Dr. Marin Schweizer, Assistant Professor of General Internal Medicine and Epidemiology, has been awarded a 3-year, $912,000 VA Merit grant through Health Services Research and Development to potentially develop more reliable guidelines for prescribing indefinite oral antibiotics, also known as chronic antibiotic suppression (CAS). CAS can last anywhere from 6 months to 10 years and is often prescribed for infections resulting from hip, knee, or shoulder replacement surgery in order to prevent the infection from returning. Yet, overuse of CAS among low-risk patients who do not need the intense extended dosing can result in antibiotic resistance and life-threatening adverse events.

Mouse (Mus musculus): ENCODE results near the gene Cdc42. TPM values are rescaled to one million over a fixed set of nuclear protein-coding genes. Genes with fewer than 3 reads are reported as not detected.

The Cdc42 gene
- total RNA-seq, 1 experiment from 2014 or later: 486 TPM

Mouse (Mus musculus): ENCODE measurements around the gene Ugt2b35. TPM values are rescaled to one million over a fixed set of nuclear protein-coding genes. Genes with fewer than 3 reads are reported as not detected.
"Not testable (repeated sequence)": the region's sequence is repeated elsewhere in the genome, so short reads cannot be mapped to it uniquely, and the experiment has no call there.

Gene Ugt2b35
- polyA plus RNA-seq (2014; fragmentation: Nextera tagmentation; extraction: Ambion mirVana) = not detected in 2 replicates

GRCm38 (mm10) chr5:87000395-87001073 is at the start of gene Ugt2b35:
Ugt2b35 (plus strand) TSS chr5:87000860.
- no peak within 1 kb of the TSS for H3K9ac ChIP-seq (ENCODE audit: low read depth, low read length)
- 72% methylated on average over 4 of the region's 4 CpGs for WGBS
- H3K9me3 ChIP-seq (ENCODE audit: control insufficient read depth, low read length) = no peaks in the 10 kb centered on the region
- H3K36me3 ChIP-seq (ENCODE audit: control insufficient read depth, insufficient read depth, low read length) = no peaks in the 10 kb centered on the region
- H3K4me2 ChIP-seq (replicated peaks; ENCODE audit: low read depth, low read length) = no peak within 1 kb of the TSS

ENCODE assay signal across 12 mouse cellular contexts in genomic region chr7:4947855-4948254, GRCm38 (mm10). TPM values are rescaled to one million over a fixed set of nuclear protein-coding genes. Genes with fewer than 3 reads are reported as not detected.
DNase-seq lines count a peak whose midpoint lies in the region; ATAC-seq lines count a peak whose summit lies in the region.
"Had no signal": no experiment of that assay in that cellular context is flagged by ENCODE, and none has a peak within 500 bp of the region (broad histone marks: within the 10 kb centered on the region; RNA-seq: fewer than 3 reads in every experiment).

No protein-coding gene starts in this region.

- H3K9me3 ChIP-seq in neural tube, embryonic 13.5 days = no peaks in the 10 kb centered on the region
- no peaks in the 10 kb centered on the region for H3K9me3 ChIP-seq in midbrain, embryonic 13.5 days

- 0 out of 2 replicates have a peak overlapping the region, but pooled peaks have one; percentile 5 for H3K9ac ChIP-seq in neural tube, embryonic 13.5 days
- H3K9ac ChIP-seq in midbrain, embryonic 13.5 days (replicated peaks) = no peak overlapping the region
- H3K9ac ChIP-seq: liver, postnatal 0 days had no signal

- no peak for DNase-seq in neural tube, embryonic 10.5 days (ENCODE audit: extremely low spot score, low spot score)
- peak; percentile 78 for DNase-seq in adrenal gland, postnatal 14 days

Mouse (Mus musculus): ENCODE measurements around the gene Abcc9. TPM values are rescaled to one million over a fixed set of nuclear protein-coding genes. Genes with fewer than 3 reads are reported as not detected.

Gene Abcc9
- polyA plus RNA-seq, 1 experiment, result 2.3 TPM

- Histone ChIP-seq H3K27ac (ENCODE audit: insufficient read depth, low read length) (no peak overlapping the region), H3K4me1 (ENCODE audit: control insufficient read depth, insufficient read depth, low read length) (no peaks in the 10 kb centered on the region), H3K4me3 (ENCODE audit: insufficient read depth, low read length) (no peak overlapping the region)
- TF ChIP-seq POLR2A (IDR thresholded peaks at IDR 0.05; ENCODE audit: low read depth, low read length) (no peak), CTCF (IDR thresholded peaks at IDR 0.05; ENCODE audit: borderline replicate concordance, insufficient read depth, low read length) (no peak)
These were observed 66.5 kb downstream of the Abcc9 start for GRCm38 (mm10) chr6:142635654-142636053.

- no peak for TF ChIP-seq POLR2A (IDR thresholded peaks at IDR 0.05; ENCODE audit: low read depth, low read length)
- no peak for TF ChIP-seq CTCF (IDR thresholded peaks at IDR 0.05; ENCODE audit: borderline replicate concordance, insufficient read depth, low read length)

“It is harder to scale back current medical practices than it is to implement a new practice,” Dr. Schweizer said. “However, it has become increasingly important to stop unnecessary treatments, especially those that could result in adverse events among our patients.” Using the VA Merit grant, Dr. Schweizer will assess patient data from 120 VA hospitals to determine which types of patients do not need CAS. Her team will also interview doctors and nurses at 8 hospitals to determine how and why CAS is prescribed and how to change practice if needed. Modeling techniques will also be used to determine the most effective and cost-effective intervention that could reduce the overuse of CAS.